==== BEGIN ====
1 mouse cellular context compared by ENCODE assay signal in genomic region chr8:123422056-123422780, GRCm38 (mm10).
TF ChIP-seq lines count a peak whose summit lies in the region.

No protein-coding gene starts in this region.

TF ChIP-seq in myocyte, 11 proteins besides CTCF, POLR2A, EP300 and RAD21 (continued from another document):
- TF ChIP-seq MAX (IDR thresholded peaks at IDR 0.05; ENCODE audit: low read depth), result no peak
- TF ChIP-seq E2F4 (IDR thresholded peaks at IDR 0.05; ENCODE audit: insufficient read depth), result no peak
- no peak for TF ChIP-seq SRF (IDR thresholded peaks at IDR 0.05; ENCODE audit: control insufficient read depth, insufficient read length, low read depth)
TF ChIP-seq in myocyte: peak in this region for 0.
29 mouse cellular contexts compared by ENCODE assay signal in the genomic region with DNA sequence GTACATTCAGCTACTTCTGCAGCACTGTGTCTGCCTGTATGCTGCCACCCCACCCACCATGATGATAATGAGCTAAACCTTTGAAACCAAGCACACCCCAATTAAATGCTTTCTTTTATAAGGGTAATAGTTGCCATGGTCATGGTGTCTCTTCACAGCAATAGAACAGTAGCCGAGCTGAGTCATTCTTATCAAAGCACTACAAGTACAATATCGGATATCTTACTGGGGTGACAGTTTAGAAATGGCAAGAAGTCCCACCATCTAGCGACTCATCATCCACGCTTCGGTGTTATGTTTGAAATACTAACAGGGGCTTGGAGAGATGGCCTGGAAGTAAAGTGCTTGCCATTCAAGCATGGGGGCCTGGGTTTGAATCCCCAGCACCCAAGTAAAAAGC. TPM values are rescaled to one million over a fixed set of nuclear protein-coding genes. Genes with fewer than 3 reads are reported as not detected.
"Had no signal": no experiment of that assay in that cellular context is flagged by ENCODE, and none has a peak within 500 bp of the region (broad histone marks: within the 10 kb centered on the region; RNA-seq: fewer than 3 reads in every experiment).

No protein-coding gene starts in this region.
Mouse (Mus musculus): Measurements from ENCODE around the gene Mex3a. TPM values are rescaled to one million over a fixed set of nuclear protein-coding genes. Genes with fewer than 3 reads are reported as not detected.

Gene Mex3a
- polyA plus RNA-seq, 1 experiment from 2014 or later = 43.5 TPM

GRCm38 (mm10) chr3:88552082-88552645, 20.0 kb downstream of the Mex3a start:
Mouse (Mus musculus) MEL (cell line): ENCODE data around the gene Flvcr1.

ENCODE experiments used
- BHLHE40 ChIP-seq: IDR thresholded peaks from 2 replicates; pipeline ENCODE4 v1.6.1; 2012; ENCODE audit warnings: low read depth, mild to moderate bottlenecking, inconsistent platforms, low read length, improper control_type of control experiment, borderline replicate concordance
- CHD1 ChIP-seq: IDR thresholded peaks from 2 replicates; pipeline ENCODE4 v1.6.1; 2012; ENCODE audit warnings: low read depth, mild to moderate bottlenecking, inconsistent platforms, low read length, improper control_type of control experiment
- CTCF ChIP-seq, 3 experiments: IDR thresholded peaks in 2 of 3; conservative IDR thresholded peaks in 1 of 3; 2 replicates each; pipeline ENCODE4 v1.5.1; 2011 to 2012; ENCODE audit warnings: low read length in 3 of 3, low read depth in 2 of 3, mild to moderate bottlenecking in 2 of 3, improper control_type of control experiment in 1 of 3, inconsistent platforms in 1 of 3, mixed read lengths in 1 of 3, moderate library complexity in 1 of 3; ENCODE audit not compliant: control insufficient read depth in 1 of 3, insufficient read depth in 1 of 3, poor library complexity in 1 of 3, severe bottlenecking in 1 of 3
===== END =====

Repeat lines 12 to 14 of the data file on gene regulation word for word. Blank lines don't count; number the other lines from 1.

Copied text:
Mouse (Mus musculus): Measurements from ENCODE around the gene Mex3a. TPM values are rescaled to one million over a fixed set of nuclear protein-coding genes. Genes with fewer than 3 reads are reported as not detected.

Gene Mex3a
- polyA plus RNA-seq, 1 experiment from 2014 or later = 43.5 TPM